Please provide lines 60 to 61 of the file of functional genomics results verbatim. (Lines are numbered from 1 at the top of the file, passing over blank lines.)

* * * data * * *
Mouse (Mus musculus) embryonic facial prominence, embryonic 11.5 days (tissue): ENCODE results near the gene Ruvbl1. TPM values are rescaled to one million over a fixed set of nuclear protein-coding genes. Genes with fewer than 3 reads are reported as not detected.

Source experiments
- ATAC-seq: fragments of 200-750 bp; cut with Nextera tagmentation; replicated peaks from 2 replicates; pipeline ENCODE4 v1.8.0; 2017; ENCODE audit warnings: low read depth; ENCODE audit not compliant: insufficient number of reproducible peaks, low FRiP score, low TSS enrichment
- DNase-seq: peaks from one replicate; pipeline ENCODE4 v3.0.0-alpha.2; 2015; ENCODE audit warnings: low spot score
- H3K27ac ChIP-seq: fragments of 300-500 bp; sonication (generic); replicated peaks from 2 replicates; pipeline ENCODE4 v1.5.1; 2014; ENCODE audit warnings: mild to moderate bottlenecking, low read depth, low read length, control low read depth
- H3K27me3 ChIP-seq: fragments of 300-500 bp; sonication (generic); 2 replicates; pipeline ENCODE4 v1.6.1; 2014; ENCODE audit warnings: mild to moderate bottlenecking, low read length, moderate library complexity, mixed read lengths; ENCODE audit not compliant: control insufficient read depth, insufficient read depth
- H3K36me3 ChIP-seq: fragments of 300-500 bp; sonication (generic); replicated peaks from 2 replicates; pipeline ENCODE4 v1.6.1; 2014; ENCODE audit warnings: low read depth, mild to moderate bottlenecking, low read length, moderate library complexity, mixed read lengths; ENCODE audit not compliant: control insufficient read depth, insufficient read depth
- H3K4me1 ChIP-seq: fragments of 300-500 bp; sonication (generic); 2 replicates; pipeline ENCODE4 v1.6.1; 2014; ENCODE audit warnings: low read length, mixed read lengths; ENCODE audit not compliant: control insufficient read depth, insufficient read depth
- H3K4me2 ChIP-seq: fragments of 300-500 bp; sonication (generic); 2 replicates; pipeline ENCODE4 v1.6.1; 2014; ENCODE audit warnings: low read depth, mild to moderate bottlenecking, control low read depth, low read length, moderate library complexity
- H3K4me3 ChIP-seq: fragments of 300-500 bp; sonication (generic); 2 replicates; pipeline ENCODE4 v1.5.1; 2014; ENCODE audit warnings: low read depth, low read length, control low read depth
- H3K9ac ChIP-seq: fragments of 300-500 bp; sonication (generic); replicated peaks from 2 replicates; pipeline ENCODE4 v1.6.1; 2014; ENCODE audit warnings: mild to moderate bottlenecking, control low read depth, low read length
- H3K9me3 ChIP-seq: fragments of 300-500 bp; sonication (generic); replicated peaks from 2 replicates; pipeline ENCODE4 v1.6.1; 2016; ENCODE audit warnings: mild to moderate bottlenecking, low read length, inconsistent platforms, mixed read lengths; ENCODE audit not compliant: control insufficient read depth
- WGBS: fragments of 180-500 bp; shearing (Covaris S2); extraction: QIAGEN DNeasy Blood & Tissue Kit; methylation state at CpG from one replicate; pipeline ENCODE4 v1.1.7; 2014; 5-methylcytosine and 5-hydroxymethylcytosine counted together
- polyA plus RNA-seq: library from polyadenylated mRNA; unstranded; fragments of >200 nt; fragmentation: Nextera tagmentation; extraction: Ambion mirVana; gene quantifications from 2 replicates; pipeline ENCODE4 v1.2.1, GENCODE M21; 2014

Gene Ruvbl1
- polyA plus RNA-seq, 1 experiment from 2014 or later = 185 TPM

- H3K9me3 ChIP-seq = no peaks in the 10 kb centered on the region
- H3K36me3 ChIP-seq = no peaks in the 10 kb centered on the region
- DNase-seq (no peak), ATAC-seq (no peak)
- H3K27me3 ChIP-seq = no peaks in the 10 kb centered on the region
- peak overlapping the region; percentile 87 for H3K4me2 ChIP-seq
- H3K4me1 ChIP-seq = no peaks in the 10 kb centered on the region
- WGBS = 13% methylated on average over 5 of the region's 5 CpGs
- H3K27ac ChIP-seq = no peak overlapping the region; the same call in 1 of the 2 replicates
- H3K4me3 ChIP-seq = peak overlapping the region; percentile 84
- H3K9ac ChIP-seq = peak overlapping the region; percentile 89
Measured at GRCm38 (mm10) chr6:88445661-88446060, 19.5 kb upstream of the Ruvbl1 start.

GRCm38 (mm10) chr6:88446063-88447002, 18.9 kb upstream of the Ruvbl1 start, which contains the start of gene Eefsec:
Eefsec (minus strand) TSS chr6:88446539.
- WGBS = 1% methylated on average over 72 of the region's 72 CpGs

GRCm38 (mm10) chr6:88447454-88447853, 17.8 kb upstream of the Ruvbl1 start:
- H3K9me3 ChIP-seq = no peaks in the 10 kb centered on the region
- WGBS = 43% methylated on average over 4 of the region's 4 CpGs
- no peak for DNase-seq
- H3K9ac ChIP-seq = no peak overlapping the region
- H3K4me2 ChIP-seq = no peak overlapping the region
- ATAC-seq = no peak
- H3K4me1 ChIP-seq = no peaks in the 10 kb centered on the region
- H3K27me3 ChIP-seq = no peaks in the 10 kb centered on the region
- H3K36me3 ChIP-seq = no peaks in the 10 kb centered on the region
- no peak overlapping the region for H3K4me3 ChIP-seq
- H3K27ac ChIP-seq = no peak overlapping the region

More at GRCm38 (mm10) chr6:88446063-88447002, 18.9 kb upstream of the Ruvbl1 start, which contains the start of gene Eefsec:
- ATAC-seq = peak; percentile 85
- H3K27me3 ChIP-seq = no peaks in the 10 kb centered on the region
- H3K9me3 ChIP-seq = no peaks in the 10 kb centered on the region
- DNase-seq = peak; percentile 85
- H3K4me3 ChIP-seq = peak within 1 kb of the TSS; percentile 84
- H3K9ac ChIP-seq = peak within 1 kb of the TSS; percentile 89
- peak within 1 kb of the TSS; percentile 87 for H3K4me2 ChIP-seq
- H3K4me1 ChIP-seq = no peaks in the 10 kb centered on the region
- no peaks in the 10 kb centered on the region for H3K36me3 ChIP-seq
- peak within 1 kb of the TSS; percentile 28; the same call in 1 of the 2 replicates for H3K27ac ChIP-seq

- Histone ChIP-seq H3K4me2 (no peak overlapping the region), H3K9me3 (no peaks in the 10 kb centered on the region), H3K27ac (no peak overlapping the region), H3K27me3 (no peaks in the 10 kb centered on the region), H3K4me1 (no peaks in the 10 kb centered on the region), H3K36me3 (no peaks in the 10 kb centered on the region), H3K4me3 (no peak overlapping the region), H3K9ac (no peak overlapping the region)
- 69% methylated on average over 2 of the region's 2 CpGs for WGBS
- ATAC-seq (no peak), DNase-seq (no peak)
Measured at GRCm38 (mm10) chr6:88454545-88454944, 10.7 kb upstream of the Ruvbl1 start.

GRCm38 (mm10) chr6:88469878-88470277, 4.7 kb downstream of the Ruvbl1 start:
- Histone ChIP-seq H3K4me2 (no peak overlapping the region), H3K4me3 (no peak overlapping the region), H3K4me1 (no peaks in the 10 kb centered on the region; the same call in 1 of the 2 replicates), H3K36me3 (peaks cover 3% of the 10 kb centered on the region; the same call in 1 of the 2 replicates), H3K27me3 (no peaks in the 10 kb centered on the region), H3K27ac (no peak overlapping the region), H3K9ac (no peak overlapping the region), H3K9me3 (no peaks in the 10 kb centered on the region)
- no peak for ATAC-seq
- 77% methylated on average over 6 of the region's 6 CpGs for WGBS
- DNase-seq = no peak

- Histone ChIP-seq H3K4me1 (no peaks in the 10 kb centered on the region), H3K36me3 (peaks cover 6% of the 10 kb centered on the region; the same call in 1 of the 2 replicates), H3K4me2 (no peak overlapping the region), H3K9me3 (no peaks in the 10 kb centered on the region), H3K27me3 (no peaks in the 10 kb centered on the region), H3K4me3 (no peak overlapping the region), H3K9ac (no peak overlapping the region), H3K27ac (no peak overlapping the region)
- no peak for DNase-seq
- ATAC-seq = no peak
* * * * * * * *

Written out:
- no peak for ATAC-seq
- 77% methylated on average over 6 of the region's 6 CpGs for WGBS